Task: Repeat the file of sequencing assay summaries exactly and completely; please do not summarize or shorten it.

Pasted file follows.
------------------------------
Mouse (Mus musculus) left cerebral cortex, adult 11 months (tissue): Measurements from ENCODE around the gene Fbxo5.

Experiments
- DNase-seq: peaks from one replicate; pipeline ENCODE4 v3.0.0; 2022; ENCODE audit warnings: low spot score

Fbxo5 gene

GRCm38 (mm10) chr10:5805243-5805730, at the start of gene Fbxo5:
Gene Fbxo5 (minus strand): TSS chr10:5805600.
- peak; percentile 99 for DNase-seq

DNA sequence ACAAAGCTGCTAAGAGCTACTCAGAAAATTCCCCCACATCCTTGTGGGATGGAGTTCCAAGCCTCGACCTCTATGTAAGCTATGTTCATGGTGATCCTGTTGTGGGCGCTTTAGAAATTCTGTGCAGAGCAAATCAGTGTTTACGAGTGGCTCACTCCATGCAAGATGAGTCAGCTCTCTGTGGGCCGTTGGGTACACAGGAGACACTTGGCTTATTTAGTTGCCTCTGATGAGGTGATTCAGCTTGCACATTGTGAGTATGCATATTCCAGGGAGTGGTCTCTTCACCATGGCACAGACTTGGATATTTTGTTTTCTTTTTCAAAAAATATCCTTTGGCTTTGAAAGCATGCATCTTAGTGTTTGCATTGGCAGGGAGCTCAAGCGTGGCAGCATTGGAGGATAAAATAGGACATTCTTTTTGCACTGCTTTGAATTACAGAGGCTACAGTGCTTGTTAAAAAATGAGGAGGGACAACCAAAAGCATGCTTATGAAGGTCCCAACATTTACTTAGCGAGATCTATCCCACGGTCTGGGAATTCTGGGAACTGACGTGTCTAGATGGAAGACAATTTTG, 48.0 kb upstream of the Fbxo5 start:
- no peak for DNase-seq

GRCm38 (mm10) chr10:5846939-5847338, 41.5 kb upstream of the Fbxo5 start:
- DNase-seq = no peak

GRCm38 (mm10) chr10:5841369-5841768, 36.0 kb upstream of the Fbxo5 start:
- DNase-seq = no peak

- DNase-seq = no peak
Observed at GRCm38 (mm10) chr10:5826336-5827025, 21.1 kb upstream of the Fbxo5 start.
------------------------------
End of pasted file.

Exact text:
Mouse (Mus musculus) left cerebral cortex, adult 11 months (tissue): Measurements from ENCODE around the gene Fbxo5.

Experiments
- DNase-seq: peaks from one replicate; pipeline ENCODE4 v3.0.0; 2022; ENCODE audit warnings: low spot score

Fbxo5 gene

GRCm38 (mm10) chr10:5805243-5805730, at the start of gene Fbxo5:
Gene Fbxo5 (minus strand): TSS chr10:5805600.
- peak; percentile 99 for DNase-seq

DNA sequence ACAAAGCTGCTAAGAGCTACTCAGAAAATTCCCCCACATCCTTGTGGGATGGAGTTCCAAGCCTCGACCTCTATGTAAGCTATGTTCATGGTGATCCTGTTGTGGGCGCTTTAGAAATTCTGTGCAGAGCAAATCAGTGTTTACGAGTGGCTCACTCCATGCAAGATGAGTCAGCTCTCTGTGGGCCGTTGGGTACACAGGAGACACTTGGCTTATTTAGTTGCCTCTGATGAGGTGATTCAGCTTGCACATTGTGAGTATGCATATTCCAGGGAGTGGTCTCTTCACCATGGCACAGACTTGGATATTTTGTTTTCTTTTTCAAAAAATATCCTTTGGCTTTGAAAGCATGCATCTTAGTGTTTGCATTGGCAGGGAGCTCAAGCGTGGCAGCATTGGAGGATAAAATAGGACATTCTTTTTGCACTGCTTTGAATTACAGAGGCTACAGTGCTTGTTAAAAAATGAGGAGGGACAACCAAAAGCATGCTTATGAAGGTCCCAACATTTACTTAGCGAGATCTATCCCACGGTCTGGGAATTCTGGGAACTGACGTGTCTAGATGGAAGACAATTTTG, 48.0 kb upstream of the Fbxo5 start:
- no peak for DNase-seq

GRCm38 (mm10) chr10:5846939-5847338, 41.5 kb upstream of the Fbxo5 start:
- DNase-seq = no peak

GRCm38 (mm10) chr10:5841369-5841768, 36.0 kb upstream of the Fbxo5 start:
- DNase-seq = no peak

- DNase-seq = no peak
Observed at GRCm38 (mm10) chr10:5826336-5827025, 21.1 kb upstream of the Fbxo5 start.